Maybe that's what you meant with "play with it", find the "sweet spot". Find the heating curve most suitable for the purpose that pretty much will be a compromise between comfort and efficiency.

    In my neck of the wood, the electric bill cost about twice as much as the NG bill, from my September bills:



    The 222F had been installed about two weeks ego. While the NG usage didn't change, the electricity utilization increased by 6.3%, when compared to last year. Albeit removing the old and installing the new boiler did require using power tools, that could had been one of the contributing factor for the increased power utilization.

    When the heat is on, nominally the internal and zone circulators use close to 200W. I can check the actual usage on the UPS, once the heat kicks in again with the current settings.

    Running both of them for 3-4 hours might be counter productive and may offset whatever the boiler is saving by being roughly 10% more efficient, than a non-condensing boiler.

    Maybe I am wrong, actually, I hope I am wrong. In either case, I'll keep a close eye on both of the bills, just to see how the new boiler impacts these bills...


  • hot_rod
    hot_rod Member Posts: 15,055
    it sounds like you are just concerned with ramp up coming out of setback? If so, as @flat_twin suggested, back up the start time.
    Electrical consumption? What type of circulators? if they are ECM, I'd guess less that 100W for both.
    It's really more about the type of heat emitters and sizing that allows you to run condensing conditions always. IF you could heat the home comfortably with 120F- 130F on design, then it would condense all the time.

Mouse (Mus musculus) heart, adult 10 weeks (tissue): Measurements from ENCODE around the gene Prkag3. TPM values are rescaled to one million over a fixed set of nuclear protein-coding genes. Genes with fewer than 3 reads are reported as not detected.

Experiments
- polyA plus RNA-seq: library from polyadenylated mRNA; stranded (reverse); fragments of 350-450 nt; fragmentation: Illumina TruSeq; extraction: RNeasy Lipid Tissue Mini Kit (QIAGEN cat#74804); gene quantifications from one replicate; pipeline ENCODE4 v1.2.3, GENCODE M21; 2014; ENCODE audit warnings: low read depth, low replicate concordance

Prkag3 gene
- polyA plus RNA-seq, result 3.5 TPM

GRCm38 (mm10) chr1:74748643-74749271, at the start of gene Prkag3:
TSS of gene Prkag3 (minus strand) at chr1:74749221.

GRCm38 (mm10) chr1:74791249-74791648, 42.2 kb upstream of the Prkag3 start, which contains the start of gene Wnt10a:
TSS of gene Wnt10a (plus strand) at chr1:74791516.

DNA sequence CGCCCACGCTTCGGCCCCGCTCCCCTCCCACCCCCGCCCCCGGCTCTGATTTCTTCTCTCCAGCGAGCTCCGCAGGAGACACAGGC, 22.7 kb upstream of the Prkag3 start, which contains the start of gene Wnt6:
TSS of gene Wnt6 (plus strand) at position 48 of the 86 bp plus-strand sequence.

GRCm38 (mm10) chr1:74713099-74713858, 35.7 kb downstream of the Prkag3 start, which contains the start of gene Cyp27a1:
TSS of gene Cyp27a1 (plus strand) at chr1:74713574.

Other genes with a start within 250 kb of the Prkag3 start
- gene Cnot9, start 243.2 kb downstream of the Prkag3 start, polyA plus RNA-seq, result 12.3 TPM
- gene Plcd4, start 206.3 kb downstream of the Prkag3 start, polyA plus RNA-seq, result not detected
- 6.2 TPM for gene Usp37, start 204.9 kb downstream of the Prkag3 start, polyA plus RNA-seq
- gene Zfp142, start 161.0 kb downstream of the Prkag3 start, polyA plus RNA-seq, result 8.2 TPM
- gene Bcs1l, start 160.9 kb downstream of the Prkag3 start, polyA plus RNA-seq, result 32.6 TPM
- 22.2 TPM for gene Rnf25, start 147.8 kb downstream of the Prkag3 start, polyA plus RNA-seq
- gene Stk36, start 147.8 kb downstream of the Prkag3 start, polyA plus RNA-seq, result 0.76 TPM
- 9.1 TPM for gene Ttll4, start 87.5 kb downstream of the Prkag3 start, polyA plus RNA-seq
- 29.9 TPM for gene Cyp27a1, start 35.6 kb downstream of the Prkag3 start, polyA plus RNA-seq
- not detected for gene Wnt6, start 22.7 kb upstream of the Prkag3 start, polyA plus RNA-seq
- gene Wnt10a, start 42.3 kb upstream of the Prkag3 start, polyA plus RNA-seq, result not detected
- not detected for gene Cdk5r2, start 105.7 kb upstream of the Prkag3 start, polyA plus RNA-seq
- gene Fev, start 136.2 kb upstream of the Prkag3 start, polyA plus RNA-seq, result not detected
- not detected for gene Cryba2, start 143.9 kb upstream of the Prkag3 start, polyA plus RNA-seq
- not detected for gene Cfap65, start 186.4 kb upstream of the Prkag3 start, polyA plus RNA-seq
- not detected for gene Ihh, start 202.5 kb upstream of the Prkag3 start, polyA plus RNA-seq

To get that operation you may need to add or upsize heat emitters. that is really not a boiler or boiler brand issue, but a match between heat generator and heat emitters.

    This may clear up that
    :)https://www.caleffi.com/sites/default/files/file/idronics_25_na.pdf
    Bob "hot rod" Rohr
    trainer for Caleffi NA
    Living the hydronic dream
  • Skyline
    Skyline Member Posts: 116
    hot_rod said:

    it sounds like you are just concerned with ramp up coming out of setback? If so, as @flat_twin suggested, back up the start time.
    Electrical consumption? What type of circulators? if they are ECM, I'd guess less that 100W for both.
    It's really more about the type of heat emitters and sizing that allows you to run condensing conditions always. IF you could heat the home comfortably with 120F- 130F on design, then it would condense all the time.
    To get that operation you may need to add or upsize heat emitters. that is really not a boiler or boiler brand issue, but a match between heat generator and heat emitters.

    This may clear up that
    :)https://www.caleffi.com/sites/default/files/file/idronics_25_na.pdf

    My concern is about the length of the ramp up time and the related energy utilization.

    Yes, the two zone circulators use less than 100W. On the other hand, the boiler in itself uses more:


    The power consumption is for B2HA series boiler, but it is the same for the B2TB series, as stated by Wiessmann's tech support. Getting the power utlization was necessary for determing the correct size of the UPS backup for the boiler. Quote from tech support:
    Yes, 900W looks like it's plenty sufficient. The largest size 222 (the 35 Kw unit) running at full bore with the burner running at high fire and both built in pumps running, is approx 232 watts. That plus the 90 watts from your pump and the minimal watts from your condensate pump, it sounds like that should work fine.